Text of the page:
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Old March 21st, 2008, 03:58 PM
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Here's the full story on the AFL's use of technology to protect players from concussions and the like:
Indicator on AFL helmets to warn of potentially dangerous hits

Thursday, February 28, 2008
Associated Press

NEW YORK -- The Arena Football League's 22nd season could be its most innovative.

The 17-team indoor league gets started Friday night with New Orleans at Los Angeles as the first of eight games. At two of them -- Dallas at Georgia on Saturday, and defending champion San Jose at Chicago on Monday night -- a device tentatively dubbed "Shockometer" will be placed on the helmets of several players.

A triangular piece measuring just more than 2 inches and featuring a little window with green and red indicators will be attached to the helmet. Its purpose is to warn trainers, doctors, coaches and players when someone has taken a dangerous hit, with the indicator turning red.

"We wanted to try to develop something that is fast and is an excellent warning system," said Dave Rossi of Schutt Sports, the world's largest provider of football helmets and faceguards. "It will not necessarily say this player has a concussion, but that he has sustained a hit that could lead to a concussion. It could give them warrant to say stop and take a closer look."

Concussions and their aftereffects, of course, have become a major topic in pro football. Any development that can help prevent such injuries would be a significant step forward.

So when the Shockometer debuts on 40 helmets this weekend, its findings will be eagerly anticipated not only in the AFL, but throughout the sport.

"At this point, we have come up with some prototype product we are using on the field during Arena League games to see how it works in game conditions," Rossi said. "It's not on the market by any means right now.

"What happens in a game is much different than what happens in lab situations. To be able to have a partner like the AFL that values this project as much as we do is fantastic. We can learn an awful lot and make this product as good as it can be before it's winding up on the field in widespread use."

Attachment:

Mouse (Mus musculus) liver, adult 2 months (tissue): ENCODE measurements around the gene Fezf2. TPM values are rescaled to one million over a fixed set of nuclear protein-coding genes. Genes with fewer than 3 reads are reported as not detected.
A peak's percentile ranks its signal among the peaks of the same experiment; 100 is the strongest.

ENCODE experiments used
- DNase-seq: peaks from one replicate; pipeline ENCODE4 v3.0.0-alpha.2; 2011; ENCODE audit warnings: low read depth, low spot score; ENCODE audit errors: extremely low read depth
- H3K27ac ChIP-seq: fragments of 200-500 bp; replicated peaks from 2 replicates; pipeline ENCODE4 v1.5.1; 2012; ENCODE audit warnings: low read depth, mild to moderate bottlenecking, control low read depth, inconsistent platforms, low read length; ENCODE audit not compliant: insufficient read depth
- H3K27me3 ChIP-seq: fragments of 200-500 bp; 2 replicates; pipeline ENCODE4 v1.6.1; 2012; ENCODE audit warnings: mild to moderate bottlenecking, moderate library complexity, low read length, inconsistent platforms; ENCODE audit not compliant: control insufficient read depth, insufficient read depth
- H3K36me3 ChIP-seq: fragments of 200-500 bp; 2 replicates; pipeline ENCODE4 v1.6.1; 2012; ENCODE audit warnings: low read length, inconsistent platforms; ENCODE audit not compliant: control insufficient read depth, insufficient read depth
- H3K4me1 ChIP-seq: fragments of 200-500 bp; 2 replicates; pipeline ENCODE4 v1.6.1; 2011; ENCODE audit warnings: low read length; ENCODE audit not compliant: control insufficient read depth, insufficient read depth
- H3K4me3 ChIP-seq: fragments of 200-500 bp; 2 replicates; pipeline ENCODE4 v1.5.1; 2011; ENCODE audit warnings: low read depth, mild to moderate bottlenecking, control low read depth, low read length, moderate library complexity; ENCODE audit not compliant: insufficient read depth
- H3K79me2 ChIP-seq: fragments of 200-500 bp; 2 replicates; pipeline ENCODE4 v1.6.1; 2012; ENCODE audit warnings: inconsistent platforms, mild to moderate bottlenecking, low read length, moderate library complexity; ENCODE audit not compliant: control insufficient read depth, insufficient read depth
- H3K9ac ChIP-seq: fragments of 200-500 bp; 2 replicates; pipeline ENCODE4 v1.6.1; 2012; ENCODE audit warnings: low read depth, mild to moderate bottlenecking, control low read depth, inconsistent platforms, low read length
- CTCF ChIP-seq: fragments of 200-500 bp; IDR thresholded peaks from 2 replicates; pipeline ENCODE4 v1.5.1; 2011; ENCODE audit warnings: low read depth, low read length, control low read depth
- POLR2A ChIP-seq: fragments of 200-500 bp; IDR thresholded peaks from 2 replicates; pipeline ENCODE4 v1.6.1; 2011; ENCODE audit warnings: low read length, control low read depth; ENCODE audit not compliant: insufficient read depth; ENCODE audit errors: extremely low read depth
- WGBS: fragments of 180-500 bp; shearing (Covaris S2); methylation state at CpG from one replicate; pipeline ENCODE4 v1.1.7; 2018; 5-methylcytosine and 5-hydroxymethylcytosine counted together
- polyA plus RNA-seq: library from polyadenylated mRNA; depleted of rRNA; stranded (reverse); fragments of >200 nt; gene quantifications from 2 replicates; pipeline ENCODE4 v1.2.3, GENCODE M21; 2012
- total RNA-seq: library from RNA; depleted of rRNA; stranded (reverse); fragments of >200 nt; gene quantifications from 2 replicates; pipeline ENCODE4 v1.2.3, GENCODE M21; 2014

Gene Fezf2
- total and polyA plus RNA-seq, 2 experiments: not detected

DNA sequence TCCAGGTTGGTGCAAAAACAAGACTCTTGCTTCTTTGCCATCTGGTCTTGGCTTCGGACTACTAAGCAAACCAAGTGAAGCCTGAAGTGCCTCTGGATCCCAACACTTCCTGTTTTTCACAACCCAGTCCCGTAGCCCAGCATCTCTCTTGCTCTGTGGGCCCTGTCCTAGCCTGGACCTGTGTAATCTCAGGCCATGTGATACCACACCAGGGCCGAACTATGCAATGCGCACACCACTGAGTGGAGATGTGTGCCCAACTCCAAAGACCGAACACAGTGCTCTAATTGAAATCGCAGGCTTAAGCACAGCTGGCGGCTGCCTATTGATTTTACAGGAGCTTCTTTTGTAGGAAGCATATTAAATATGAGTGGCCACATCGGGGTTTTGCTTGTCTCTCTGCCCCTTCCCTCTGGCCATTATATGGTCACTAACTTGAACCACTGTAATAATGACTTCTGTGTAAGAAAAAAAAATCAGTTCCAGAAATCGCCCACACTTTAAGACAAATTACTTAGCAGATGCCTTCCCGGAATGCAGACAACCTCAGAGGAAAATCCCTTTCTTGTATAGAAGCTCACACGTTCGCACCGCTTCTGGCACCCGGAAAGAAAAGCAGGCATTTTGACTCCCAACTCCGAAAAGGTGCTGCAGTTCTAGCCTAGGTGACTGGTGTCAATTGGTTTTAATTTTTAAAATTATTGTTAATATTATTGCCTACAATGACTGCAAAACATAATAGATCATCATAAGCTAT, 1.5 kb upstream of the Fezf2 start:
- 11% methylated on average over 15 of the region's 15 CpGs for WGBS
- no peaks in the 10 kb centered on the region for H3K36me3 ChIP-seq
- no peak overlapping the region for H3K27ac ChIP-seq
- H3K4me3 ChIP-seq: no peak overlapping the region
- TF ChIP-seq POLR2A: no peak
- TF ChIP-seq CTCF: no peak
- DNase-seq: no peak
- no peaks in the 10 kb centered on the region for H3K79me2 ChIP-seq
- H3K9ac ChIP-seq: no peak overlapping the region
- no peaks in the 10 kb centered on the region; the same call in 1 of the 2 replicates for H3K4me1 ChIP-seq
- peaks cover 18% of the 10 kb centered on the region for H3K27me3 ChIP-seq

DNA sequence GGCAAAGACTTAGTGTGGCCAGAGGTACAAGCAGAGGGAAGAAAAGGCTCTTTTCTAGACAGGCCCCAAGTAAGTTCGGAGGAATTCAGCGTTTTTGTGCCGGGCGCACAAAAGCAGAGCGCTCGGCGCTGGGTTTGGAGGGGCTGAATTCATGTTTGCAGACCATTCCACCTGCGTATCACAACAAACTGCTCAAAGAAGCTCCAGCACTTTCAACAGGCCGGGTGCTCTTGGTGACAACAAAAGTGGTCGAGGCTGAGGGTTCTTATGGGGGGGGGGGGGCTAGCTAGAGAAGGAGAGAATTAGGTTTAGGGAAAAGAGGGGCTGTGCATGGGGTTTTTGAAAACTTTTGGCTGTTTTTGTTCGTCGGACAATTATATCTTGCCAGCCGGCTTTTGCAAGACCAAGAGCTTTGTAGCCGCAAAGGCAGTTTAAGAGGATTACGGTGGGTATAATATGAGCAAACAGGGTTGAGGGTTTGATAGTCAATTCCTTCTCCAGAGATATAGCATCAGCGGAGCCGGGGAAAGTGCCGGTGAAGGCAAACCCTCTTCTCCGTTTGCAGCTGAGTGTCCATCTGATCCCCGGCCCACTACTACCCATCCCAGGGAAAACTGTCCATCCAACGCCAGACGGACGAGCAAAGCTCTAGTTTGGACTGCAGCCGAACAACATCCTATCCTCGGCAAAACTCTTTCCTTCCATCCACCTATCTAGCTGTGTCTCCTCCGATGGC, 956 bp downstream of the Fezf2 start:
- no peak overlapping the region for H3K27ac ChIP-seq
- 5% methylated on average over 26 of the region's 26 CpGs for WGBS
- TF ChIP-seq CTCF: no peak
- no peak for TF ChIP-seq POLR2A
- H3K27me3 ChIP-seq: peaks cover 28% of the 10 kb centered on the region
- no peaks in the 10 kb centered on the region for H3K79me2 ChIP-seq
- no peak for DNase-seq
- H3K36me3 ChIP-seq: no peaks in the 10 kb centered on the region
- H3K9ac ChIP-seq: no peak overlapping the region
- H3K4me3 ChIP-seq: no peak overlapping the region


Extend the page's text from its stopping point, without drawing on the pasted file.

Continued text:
Eventually, Schutt hopes to develop a product that is effective on all levels, from the pros down through the colleges, high schools and youth leagues. For now, the experiment will be limited to a few Arena League games each week.

"I can't wait to see it," said Dallas Desperados chief operating officer Shy Anderson, the chairman of the AFL Rules and Competition Committee. "My biggest concern in this deal would be to get through the first quarter and have a whole lot of red lights flashing, although that shows it's such a hard-hitting game.

"It definitely helps because we have had players get knocked out and we don't know how hard a hit they took. This will tell us if a player needs to be looked at further, whether that hit might have led to an injury."

So who gets the device during the games?

Mostly the positions most susceptible to big hits. Schutt will begin the testing with wide receivers, defensive backs, running backs and linebackers. They also will test some quarterbacks, although, as Rossi notes, the blows passers take are different because often the hardest come from making contact with the turf.

The Shockometer will cost about $30 when it becomes available on the market.

"Part of the intention of this is developing something simple, easy and cost effective so it can also be used at Pop Warner and the youth level," Rossi said. "One of the things you notice when you leave the professional and Division I levels is you don't have that medical expertise on the sideline. So this is something ultimately that will benefit the youth players, too."

Another innovation the AFL has approved for its season, which runs through the July 27 ArenaBowl in New Orleans, is the use of defensive communicators in helmets. Fans are accustomed to quarterbacks getting offensive plays through a speaker in their helmet, but no pro league has allowed defenders the same opportunity until now.

"I thought the defense not having the communications was more of a disadvantage to the team or more of an advantage to the opposing offense," Anderson said. "Coaches were shouting in the signals or signaling them by hand. Now the helmet communications will add to the secrecy."